Random Acts of Kindness

By Trey Tompkins

Never underestimate the dependency you’ve created towards your current situation. We ideally think that if one big thing happens for us (financial/relationship breakthrough) the dominoes of good fate will fall in order. It is just not true this way.

Our transformations happen through small, often elusive, acts of good will that we have already been practicing. The difference will show at the point we recognize those actions and concurrently believe in their impact in the environment we live in.

This is not as hard as you may think, but it still presents a challenge. We say that “I have to see it before I believe it.” It works the other way around. We have to believe it in order for us to see it, and in seeing, we do not see in the sense of the word.

We look at something and object impulsively. Saying that what we did see was not authentic and then work to disprove its merit. If a person puts in hours of hard work into losing weight, it then is almost automatic that the social reaction is small outward support and an intrinsic curiosity to doubt the sustainability of that person’s effort. Simply put, we don’t really believe in each other, and this is the dependency we’ve created as a community.

The number one thing that we do is question how long something will last. Rather than being happy for something great happening at a given moment, regardless of how it came about, we’ll become grumpy over it because of doubt in its ability to endure a lifetime.

I always intend these articles to be fitness related, and they are, but I also like them to spill over into all dimensions of life. This is what is supposed to make what I do as a personal trainer fun, but really it becomes a myriad of facing judgment for the perception of what other people think I am supposed to be doing for others, and it spoils the art of helping somebody else learn.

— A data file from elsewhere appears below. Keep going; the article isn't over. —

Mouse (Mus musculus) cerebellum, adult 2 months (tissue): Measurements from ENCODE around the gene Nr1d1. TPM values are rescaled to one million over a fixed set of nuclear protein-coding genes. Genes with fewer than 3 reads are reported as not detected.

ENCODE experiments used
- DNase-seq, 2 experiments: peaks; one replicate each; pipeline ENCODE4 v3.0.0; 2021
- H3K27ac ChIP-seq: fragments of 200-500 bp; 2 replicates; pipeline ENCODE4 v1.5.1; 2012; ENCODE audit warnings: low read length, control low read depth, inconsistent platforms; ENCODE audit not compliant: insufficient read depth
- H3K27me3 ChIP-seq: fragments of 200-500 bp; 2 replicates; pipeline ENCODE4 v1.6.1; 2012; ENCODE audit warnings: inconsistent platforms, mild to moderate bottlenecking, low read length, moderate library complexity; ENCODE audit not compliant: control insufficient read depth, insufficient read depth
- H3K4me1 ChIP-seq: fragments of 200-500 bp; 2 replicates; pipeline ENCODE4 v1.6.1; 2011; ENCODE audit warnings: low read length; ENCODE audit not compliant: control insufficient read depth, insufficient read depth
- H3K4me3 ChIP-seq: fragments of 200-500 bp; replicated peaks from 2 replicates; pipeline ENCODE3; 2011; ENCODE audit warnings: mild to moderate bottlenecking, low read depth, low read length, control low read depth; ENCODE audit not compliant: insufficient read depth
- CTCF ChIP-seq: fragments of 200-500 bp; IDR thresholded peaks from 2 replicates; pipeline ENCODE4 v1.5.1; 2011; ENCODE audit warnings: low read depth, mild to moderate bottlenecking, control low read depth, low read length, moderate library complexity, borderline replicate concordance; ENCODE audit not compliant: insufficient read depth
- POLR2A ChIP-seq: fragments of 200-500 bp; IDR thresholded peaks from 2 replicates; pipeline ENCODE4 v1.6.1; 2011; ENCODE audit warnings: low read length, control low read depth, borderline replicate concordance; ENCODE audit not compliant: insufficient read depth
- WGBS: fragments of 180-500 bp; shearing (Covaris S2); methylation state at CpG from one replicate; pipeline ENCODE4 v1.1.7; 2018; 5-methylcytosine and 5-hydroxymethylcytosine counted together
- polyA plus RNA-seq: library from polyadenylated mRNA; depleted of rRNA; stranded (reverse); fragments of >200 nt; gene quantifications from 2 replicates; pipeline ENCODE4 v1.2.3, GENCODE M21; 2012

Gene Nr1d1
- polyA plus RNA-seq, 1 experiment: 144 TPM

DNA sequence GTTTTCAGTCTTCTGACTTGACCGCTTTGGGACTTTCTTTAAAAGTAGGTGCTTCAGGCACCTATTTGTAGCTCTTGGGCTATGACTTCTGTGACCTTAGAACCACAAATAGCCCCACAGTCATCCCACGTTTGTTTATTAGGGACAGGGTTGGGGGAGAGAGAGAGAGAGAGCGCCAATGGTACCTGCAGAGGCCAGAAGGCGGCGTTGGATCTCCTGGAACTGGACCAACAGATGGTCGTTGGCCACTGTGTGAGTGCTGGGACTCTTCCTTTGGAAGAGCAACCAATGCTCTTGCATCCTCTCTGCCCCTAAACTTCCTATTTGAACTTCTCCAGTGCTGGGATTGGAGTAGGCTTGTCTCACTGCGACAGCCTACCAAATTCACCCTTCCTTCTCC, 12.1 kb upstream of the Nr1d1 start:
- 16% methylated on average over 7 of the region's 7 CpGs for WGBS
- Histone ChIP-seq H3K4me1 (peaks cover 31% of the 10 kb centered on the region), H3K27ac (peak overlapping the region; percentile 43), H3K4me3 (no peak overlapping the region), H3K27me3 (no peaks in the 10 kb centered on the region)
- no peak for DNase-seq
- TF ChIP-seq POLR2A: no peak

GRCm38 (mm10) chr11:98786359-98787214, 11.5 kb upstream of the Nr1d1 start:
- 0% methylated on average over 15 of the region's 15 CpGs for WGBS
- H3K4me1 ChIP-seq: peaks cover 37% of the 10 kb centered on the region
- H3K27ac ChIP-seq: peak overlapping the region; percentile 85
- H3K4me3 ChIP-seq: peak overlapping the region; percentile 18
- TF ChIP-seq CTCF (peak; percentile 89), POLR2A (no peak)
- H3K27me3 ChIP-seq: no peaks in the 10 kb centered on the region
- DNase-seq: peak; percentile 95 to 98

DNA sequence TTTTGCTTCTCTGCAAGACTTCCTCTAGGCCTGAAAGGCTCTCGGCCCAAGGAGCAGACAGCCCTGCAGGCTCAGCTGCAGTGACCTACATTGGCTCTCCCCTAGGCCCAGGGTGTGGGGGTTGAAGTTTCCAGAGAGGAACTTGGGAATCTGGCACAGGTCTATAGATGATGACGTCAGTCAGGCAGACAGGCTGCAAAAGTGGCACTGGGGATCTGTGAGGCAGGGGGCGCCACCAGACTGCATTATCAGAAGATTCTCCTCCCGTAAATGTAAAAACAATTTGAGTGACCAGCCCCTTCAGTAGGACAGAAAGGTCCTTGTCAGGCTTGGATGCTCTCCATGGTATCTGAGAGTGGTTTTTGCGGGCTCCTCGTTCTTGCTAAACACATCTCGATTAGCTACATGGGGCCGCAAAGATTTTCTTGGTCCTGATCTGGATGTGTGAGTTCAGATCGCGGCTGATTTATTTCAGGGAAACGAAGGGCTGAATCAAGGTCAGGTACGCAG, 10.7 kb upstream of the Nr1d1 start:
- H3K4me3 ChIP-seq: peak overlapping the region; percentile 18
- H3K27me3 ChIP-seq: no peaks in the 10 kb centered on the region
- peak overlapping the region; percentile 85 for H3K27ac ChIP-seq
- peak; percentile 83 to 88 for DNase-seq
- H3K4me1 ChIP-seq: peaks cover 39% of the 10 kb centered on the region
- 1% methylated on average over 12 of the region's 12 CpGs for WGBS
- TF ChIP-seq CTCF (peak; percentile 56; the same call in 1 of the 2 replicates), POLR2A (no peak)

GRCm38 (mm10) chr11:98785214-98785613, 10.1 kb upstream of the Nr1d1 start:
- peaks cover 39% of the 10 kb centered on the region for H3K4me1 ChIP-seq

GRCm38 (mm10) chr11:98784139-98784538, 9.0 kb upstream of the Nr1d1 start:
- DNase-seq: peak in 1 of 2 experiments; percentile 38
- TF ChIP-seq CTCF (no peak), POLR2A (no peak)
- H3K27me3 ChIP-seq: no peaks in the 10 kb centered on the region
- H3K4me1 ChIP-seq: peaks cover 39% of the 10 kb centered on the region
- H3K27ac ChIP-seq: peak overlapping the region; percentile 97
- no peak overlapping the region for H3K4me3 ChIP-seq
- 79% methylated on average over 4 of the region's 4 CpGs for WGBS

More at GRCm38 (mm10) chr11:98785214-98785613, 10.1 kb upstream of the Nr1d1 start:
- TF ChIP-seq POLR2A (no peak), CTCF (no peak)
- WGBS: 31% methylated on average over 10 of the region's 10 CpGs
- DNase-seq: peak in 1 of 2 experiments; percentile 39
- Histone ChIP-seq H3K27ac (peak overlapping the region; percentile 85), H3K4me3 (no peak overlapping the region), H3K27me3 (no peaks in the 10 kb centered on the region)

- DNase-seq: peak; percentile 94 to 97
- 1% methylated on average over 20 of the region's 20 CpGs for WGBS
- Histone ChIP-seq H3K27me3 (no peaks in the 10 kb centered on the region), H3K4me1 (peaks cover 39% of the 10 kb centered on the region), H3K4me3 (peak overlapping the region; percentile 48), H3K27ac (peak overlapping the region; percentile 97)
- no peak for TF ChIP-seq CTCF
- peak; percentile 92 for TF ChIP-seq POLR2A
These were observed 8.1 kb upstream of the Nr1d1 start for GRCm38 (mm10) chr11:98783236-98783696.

Exercise is not for anything but for the enjoyment of exercising. It does happen to have health benefits, but those benefits are not just on a biological level (Our appearance). They also happen on a social, psychological, spiritual, or emotional level. It’s not just about getting to looking better, but also about authentically urging to feel better about ourselves.

If you know somebody who is working to improve their lifestyle, or you are somebody who is making that attempt, give them or yourself the recognition deserved. Reward it with a compliment. Those random acts of kindness go so far along in the progress of an individual, and they also have immediate impacts in restructuring the behavior of a community. It works to build a better living environment and the circumstances we surround ourselves in become less stressful. A priceless commodity.

By Trey Tompkins

Trey Tompkins writes fitness columns for the Record-Herald.

Trey Tompkins writes fitness columns for the Record-Herald.

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